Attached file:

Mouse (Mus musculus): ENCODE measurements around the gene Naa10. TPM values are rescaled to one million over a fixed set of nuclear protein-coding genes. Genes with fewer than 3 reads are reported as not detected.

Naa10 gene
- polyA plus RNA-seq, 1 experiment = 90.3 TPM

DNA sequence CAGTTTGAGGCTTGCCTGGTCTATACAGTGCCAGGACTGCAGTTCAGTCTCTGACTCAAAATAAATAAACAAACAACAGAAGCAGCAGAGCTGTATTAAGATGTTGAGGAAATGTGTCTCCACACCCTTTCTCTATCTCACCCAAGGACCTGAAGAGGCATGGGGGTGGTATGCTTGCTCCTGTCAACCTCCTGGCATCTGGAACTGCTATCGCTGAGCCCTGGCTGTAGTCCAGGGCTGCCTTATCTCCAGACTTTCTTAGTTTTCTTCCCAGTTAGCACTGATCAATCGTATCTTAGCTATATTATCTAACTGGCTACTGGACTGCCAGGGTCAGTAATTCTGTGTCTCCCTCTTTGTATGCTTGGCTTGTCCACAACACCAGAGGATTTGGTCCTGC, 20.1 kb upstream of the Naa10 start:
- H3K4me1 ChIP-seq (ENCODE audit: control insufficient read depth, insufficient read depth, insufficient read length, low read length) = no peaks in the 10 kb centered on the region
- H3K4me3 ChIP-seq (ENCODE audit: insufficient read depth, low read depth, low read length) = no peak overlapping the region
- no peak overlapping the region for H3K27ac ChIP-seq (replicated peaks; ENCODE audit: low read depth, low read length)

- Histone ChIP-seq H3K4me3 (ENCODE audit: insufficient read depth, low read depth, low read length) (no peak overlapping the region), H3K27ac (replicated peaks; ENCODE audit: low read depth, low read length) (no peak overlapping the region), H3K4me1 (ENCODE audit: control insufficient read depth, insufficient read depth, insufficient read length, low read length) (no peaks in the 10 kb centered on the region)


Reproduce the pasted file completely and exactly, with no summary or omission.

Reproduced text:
Mouse (Mus musculus): ENCODE measurements around the gene Naa10. TPM values are rescaled to one million over a fixed set of nuclear protein-coding genes. Genes with fewer than 3 reads are reported as not detected.

Naa10 gene
- polyA plus RNA-seq, 1 experiment = 90.3 TPM

DNA sequence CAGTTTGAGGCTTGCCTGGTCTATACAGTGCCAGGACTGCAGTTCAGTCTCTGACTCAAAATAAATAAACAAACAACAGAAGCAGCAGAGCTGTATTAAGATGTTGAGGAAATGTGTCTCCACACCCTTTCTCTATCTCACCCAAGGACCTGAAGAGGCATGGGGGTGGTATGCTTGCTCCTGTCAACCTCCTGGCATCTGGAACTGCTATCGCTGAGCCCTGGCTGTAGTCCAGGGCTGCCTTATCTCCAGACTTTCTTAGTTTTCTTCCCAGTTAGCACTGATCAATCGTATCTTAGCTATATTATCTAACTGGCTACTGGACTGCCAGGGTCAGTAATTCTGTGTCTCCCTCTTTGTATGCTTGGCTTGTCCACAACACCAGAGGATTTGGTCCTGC, 20.1 kb upstream of the Naa10 start:
- H3K4me1 ChIP-seq (ENCODE audit: control insufficient read depth, insufficient read depth, insufficient read length, low read length) = no peaks in the 10 kb centered on the region
- H3K4me3 ChIP-seq (ENCODE audit: insufficient read depth, low read depth, low read length) = no peak overlapping the region
- no peak overlapping the region for H3K27ac ChIP-seq (replicated peaks; ENCODE audit: low read depth, low read length)

- Histone ChIP-seq H3K4me3 (ENCODE audit: insufficient read depth, low read depth, low read length) (no peak overlapping the region), H3K27ac (replicated peaks; ENCODE audit: low read depth, low read length) (no peak overlapping the region), H3K4me1 (ENCODE audit: control insufficient read depth, insufficient read depth, insufficient read length, low read length) (no peaks in the 10 kb centered on the region)